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ais in aun insu-anc mak say i plicynin lvls main sng,dspi cnmy’s impac. “W’n sing a mass xdus u clinbas,” says Jim isk, U.S. makingmanag a Cubb Psnal Insu-anc. “N a w sing n pa cuny suing ws anan.”iman’s und as ad a similaxpinc. “W’v ad an xmlygd nwal nin, s alls m a cusms a cauiusabu mving away m spcial-izd svics,” says Dn Sss, vicpsidn and sgmn lad ign w and aun plicylds.“W’ vn sing signifcan salsincass in gins lik txas, wicsms b gwing m an sas.”inding nw pspcs is a cal-lng, wv. “ral sa sals adwn 6% in Gnwic, Cnn., and15% in Palm Bac, la.,” ns Jyhuian, sni vic psidn andnainal sals manag in pivaclin gup a Cais. “ou nwbusinss is smwa ansacin-i-nd, maning a wn smnbuys a nw m i’s an insuanc-slling ppuniy. obviusly, sppuniis a a bi lss in cu-n cnmy.”
against crimes like kidnap and ransom,extortion and employment practicesliabilities.
Carriers Capitalize DespiteDownturn
Absorbing the property-casualty riskso these wealthy insureds is a handul o carriers specializing in the market, anddespite the eects o the recession, compe-tition is alive and well in the sector.ACE Private Risk Services most recently joined the ranks in January 2008 ateracquiring the high net worth personallines insurance business o The AtlanticCompanies. “The economy has made peopleexamine their spend(ing) or insurance andthe value they’re getting, which we seeas a plus or us as a new market entrant,”says Wetteland.ACE is now competing against veteransin the business—Chubb Personal Insur-ance, Fireman’s Fund, Travelers and ChartisPrivate Client Group (American Interna-tional Group’s new name or its p-c andgeneral insurance business). The insurersoer packages o insurance policies andendorsements addressing the unique risktranser needs o high net worth individu-als, with products like Masterpiece (Chubb)and Platinum Portolio (ACE). Since thewealthy can be cleaved into sub-categorieslike “new money” or “ultra-auent,” thepolicies within the packages are custom-tailored to each insured’s particular profle.There are subtle dierences in theoerings rom the insurers, rom cover-age limits to policy cost, but most tend toprovide similar coverages and services. Freebackground screening o new hires, likenannies and fnancial advisers, is oeredby most o the carriers.(ACE and Fireman’sFund actually use the same internationalsecurity frm—The Guidry Group.) Sincethe insurers absorb the risk o a nanny orfnancial adviser causing fnancial loss, thebackground screening makes sense. “Whilemost fnancial advisers are men and womeno high skill, integrity and unimpeachablecharacter, recent scams like (Bernie) Mad-o give pause or consideration among thewealthy, whose status invites greater expo-sure to such risks,” explains Wetteland.He explains the penny pinching thisway: “Many auent people have about75% o their total wealth wrapped up intheir investment portolios, which isn’tinsurable. The other 25%, represented bytheir homes, boats, cars and property, isinsurable. With portolios worth perhaps40% less than two years ago, more ocusis being given the insurable portion. Andthat’s where we come in.”Other agents servicing high net worthindividuals report similar fndings. “We’refelding a lot o calls rom clients abouttheir renewal policies, looking or ways toamend coverages or reduce the premium,more so than I’ve seen in the past,” saysBrian Bettini, president o San Raael,Cali.-based Allen, Bettini & Carter.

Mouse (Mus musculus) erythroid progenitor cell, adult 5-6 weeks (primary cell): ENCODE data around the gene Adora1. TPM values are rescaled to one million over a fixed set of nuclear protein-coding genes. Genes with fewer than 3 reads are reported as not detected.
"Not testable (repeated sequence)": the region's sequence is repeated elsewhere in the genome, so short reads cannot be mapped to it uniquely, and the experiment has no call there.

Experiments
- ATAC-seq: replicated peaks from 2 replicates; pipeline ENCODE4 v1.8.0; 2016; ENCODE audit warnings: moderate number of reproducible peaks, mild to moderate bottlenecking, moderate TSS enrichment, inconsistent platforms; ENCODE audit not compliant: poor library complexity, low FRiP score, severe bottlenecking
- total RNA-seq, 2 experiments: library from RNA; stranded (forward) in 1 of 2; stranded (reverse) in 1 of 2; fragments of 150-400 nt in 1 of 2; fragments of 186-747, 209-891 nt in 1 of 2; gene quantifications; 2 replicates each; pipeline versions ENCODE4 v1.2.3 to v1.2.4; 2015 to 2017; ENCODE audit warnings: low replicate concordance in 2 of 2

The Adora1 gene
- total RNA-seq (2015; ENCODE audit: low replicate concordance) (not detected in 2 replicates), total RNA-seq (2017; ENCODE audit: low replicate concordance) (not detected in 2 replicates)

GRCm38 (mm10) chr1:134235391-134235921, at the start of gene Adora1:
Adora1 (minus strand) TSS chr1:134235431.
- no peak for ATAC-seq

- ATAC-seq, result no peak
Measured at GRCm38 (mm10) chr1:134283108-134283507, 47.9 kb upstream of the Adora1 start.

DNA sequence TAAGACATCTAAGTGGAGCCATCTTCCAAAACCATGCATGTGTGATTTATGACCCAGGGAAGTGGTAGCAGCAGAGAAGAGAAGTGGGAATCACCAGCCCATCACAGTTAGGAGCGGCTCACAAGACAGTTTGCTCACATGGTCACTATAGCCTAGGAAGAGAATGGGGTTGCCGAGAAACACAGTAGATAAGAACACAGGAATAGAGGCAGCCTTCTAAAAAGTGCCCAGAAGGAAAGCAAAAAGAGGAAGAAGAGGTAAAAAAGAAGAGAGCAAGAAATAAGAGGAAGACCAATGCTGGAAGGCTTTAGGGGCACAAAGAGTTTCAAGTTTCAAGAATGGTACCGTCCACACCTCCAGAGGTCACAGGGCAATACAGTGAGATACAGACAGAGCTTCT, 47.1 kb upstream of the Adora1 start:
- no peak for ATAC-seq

Recession Breeds New Risks
While the rich are still rich, they’re nowhesitant to pay more or some things.Santana, Bettini and Glunt acknowledgethat they are working closer with clients tostreamline insurance costs, while counsel-ing wealthy clients on how to decrease andmitigate new risks caused by the reces-sion. “Wealthy people, just like the rest o us, have lost signifcant amounts in theirinvestment portolios and are suddenlyvery concerned about protecting the assetsthey have,” says Claudia Wetteland, seniorvice president o ACE Private Risk Services.“In a downturn they become a target orlawsuits. Even i the suits are unsubstanti-ated, they still need proper coverage.”When people lose their jobs, go througha home oreclosure and/or suer devastat-ing investment losses, they’re more apt tocommit crimes. For example, a disgruntlednanny, gardener or chaueur let go orfnancial reasons might fnd cause to suea ormer employer or wrongul termina-tion, discrimination or sexual harassment.More ethically-minded people in thesedifcult times also create risks or theauent. “An average income earner mightreduce his or her auto liability limits,”says Santana. “We’re advising our clientsto increase their uninsured/underinsuredmotorists coverage.”She’s also suggesting broader liabilityprotection at higher limits, to protect